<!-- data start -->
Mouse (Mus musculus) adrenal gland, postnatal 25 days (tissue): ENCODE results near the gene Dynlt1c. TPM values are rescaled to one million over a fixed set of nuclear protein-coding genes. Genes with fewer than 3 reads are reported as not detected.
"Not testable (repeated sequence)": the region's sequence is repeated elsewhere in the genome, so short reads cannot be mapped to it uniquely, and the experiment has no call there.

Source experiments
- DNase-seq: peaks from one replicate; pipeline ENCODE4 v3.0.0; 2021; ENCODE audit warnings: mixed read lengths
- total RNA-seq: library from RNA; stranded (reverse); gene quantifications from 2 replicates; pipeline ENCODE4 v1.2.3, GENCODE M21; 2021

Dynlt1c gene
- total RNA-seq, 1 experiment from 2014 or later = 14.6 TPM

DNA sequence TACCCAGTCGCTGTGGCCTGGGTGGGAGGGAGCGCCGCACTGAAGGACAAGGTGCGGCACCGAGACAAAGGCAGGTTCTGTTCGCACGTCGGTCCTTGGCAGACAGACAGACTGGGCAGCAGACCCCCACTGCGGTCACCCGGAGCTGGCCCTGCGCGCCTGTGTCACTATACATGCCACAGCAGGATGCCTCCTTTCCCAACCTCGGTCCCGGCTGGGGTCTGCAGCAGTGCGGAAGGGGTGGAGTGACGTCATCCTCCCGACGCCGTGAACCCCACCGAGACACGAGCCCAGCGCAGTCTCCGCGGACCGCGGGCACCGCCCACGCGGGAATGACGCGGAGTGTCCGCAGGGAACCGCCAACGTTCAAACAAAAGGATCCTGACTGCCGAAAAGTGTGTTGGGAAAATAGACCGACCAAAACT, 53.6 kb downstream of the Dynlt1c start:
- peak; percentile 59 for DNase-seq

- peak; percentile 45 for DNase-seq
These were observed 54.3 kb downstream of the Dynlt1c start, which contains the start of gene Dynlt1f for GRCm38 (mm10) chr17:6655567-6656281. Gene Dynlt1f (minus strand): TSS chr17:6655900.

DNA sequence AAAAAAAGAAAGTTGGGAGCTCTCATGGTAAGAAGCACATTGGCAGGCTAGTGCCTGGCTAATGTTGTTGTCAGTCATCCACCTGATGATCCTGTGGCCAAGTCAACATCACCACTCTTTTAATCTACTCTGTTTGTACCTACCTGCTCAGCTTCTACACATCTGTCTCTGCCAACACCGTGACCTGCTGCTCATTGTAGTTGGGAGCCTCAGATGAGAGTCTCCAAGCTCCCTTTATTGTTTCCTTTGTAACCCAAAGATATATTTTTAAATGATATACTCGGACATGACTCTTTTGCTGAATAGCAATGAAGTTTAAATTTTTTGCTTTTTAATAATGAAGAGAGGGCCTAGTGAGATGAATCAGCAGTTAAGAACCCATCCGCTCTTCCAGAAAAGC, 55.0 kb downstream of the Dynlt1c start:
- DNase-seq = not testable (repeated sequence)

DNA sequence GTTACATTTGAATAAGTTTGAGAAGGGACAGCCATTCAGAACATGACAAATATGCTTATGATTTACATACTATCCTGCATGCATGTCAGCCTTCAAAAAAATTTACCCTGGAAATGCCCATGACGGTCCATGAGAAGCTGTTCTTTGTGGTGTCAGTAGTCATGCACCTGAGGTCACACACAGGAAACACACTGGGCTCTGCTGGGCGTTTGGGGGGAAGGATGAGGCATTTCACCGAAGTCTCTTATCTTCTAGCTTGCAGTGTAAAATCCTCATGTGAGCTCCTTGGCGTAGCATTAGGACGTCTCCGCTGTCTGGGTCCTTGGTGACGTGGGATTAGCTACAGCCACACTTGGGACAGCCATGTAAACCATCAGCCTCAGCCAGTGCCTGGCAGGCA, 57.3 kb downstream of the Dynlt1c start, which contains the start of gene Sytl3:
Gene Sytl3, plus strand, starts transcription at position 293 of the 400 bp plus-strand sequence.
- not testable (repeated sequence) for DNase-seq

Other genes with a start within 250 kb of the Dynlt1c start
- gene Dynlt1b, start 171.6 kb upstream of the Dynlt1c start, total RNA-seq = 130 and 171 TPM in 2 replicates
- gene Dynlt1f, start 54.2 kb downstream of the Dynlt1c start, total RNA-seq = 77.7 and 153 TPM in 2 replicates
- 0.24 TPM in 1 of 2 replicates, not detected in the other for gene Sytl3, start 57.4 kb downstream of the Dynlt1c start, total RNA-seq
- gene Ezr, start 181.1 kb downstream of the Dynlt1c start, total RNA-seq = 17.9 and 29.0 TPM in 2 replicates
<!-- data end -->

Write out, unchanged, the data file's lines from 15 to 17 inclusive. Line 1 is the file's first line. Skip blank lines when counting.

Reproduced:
Gene Sytl3, plus strand, starts transcription at position 293 of the 400 bp plus-strand sequence.
- not testable (repeated sequence) for DNase-seq

Other genes with a start within 250 kb of the Dynlt1c start